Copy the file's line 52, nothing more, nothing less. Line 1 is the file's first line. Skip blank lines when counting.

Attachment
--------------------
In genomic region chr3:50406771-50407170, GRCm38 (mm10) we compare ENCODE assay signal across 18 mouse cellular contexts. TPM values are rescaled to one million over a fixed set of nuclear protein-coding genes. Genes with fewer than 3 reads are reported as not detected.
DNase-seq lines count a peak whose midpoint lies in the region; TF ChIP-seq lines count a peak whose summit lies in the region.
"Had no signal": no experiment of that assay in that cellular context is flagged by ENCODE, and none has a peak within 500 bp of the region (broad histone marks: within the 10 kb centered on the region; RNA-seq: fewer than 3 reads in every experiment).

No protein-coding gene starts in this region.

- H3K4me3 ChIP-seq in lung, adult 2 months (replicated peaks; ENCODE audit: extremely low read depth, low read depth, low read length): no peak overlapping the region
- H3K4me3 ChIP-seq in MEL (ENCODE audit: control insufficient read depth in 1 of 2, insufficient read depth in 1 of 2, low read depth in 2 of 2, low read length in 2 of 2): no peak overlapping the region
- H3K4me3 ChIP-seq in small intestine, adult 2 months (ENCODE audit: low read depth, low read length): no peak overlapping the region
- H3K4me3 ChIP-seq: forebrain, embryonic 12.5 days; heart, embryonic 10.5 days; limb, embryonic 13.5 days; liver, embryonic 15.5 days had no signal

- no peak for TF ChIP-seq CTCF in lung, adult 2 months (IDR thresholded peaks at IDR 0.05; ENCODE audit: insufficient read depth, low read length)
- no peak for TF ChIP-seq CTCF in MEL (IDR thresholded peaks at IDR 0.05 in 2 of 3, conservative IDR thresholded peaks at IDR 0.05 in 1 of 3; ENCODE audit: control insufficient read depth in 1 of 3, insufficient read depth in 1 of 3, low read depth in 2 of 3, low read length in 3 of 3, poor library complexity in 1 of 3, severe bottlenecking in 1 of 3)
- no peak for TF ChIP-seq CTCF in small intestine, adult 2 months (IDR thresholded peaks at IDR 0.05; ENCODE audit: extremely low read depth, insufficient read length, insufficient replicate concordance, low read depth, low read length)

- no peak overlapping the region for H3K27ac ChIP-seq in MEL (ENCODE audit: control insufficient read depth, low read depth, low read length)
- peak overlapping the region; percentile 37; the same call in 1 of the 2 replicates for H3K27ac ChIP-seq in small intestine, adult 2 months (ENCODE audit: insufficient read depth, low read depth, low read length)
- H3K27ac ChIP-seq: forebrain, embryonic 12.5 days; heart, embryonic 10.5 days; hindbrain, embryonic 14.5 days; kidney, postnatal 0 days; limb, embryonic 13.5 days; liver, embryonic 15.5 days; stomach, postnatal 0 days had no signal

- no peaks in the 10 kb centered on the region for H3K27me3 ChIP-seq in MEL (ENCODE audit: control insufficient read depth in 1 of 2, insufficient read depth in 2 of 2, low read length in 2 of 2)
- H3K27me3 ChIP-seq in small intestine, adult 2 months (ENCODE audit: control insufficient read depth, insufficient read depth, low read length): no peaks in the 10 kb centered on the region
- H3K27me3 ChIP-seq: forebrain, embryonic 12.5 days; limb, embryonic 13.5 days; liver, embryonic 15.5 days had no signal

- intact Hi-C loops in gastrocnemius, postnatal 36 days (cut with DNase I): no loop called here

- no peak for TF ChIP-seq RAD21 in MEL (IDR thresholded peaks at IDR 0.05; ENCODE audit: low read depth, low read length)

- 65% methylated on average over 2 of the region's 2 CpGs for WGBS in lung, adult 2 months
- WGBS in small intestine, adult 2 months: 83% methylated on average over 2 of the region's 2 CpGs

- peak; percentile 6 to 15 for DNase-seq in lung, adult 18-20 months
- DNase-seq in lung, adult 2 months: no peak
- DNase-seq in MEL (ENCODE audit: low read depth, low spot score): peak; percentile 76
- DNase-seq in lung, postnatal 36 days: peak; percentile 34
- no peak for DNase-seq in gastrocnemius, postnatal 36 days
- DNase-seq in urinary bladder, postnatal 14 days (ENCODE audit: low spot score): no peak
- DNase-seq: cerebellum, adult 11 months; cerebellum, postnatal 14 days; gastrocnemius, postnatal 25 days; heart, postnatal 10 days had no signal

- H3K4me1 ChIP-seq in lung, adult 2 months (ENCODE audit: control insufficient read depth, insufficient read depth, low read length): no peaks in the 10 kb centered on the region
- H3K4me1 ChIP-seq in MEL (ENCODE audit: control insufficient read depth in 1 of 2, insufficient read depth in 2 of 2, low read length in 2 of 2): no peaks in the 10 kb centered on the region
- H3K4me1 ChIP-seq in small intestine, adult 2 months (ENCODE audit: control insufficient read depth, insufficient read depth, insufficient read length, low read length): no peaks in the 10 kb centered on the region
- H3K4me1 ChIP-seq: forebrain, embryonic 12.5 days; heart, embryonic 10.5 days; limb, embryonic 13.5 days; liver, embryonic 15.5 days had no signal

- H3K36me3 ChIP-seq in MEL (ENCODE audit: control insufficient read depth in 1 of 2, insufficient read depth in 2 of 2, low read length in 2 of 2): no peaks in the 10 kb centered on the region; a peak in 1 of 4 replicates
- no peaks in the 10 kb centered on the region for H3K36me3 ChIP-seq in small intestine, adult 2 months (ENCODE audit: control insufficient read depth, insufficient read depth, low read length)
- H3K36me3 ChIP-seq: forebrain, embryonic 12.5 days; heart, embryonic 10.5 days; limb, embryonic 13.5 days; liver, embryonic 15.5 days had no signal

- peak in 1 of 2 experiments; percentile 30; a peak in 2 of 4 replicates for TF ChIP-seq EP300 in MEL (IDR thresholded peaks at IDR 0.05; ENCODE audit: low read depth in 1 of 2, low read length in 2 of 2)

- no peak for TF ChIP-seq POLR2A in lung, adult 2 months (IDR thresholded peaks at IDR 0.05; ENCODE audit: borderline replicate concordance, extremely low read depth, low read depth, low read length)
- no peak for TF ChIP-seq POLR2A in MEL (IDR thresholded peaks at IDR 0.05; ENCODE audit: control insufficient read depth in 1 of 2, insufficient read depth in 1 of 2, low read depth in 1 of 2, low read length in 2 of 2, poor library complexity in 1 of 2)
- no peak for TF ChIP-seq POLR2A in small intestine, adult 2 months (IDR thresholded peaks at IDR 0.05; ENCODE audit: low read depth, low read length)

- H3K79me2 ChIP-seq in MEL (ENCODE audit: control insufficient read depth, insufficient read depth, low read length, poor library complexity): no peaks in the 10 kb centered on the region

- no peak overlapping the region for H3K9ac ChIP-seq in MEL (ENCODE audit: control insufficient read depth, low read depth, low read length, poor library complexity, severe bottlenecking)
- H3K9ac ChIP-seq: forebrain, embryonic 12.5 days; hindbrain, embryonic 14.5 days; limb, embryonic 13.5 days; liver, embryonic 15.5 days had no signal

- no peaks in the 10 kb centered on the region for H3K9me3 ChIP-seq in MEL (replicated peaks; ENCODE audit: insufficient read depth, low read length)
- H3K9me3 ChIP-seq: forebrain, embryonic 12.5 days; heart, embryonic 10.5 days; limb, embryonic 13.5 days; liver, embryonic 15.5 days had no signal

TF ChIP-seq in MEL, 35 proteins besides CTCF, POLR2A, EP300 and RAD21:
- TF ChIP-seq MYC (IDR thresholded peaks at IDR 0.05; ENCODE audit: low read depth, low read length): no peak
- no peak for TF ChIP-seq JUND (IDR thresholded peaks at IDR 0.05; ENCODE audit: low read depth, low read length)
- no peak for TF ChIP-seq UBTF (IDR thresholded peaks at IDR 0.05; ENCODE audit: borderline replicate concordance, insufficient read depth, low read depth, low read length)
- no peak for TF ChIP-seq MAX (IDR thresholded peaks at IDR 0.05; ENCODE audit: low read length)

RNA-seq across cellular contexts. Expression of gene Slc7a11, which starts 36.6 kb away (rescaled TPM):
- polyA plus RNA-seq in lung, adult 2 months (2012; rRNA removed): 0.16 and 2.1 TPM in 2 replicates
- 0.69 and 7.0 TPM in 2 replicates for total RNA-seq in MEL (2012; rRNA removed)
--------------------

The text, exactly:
- 0.69 and 7.0 TPM in 2 replicates for total RNA-seq in MEL (2012; rRNA removed)